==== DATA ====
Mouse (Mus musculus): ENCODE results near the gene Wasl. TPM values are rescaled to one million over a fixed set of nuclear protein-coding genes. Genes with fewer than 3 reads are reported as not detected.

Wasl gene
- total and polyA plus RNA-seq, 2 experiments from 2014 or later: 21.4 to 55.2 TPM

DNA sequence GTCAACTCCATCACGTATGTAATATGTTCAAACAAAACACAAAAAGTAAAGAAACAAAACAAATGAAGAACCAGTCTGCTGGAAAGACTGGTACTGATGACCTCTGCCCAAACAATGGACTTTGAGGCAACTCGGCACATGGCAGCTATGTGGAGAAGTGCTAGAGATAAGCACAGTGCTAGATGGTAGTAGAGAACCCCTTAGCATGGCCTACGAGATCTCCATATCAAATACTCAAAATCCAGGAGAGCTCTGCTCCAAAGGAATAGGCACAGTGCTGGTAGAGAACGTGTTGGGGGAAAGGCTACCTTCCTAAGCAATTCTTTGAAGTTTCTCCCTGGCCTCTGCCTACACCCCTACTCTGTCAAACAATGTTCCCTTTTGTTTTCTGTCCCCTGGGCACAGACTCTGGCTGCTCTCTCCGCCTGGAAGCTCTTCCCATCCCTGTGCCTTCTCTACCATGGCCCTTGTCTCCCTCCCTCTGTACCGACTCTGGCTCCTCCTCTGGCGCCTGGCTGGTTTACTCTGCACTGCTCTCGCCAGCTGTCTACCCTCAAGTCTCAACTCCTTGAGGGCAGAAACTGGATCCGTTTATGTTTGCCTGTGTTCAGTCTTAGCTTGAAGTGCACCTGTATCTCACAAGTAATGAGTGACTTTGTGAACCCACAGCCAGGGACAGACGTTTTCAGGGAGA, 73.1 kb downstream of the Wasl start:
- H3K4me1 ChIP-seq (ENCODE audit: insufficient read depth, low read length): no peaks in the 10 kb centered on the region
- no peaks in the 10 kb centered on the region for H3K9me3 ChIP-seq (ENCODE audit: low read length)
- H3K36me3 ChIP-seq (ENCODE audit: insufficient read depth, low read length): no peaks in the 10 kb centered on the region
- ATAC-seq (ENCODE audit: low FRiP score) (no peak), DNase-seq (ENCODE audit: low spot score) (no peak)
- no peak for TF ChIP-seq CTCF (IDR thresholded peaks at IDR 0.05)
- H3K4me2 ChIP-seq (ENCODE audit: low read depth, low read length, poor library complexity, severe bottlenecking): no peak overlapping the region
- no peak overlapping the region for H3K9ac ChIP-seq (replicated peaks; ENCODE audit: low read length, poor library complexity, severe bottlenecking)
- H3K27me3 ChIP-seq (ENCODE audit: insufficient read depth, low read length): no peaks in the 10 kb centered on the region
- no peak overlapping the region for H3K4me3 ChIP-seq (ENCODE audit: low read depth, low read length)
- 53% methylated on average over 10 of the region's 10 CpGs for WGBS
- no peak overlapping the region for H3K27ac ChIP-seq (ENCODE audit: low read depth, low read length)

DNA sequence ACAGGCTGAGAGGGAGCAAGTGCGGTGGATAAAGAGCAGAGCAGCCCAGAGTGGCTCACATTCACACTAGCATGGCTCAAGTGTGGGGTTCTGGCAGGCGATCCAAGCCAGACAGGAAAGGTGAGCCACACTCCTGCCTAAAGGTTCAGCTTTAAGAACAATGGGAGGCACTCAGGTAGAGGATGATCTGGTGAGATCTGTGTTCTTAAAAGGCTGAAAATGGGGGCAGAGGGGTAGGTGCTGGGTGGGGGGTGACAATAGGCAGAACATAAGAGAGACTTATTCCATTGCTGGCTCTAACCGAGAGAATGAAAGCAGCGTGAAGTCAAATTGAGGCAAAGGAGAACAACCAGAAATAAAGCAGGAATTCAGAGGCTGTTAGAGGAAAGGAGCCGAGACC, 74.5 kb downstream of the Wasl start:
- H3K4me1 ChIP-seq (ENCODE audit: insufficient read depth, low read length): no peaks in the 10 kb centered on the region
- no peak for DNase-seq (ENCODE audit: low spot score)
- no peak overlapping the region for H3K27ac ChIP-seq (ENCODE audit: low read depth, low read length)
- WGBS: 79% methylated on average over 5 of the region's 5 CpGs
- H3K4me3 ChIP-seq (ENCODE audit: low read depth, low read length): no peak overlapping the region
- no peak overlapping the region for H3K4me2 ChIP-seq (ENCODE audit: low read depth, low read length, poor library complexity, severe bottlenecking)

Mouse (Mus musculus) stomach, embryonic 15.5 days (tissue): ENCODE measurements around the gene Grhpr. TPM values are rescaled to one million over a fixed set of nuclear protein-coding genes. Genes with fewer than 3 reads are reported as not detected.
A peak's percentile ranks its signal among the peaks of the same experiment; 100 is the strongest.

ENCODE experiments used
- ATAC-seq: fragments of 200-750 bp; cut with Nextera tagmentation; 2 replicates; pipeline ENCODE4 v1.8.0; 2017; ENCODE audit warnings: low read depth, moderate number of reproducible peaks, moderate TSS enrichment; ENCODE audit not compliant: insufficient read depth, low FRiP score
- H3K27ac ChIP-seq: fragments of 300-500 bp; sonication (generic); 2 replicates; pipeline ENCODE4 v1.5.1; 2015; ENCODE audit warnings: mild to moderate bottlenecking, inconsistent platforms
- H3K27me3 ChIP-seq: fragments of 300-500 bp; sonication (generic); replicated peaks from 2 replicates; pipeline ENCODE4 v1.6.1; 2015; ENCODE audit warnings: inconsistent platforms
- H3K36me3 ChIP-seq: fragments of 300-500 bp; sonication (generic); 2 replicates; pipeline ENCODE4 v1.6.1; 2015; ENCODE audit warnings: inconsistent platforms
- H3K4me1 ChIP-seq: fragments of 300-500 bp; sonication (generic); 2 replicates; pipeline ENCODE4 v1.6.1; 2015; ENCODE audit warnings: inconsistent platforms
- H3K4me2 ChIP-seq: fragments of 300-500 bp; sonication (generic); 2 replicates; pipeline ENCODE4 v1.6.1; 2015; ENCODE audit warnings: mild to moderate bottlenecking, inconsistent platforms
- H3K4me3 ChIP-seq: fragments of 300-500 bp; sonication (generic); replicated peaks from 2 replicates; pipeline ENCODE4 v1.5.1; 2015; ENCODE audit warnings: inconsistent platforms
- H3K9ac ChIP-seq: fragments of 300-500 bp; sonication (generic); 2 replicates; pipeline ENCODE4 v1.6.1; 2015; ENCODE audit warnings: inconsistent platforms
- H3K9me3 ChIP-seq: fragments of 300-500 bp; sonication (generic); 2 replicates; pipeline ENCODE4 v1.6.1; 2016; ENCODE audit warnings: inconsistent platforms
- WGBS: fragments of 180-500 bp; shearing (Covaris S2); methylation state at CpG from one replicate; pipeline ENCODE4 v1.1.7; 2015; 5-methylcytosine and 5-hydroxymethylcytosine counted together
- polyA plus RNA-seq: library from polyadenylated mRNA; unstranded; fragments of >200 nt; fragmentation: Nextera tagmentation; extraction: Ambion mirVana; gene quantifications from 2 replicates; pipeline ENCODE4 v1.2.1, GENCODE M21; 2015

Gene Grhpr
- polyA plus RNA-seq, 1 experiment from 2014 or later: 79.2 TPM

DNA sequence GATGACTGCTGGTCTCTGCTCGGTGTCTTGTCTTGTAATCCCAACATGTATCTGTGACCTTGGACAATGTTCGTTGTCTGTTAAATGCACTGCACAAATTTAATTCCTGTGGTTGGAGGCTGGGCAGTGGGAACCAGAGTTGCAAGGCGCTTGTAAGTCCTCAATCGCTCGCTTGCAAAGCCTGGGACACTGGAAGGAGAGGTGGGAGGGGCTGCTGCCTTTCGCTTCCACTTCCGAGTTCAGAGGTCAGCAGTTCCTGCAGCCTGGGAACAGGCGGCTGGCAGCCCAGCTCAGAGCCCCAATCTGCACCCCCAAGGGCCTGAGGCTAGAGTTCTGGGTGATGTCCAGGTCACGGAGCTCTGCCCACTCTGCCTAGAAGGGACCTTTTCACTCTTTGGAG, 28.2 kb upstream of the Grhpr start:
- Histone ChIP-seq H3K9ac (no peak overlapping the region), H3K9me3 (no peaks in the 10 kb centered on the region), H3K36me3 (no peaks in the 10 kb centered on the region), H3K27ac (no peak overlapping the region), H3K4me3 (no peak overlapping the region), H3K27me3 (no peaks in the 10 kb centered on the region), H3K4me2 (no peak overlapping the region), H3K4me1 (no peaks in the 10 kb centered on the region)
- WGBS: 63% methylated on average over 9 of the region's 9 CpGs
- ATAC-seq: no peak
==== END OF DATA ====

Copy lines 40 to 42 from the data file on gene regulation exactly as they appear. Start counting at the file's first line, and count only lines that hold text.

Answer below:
- Histone ChIP-seq H3K9ac (no peak overlapping the region), H3K9me3 (no peaks in the 10 kb centered on the region), H3K36me3 (no peaks in the 10 kb centered on the region), H3K27ac (no peak overlapping the region), H3K4me3 (no peak overlapping the region), H3K27me3 (no peaks in the 10 kb centered on the region), H3K4me2 (no peak overlapping the region), H3K4me1 (no peaks in the 10 kb centered on the region)
- WGBS: 63% methylated on average over 9 of the region's 9 CpGs
- ATAC-seq: no peak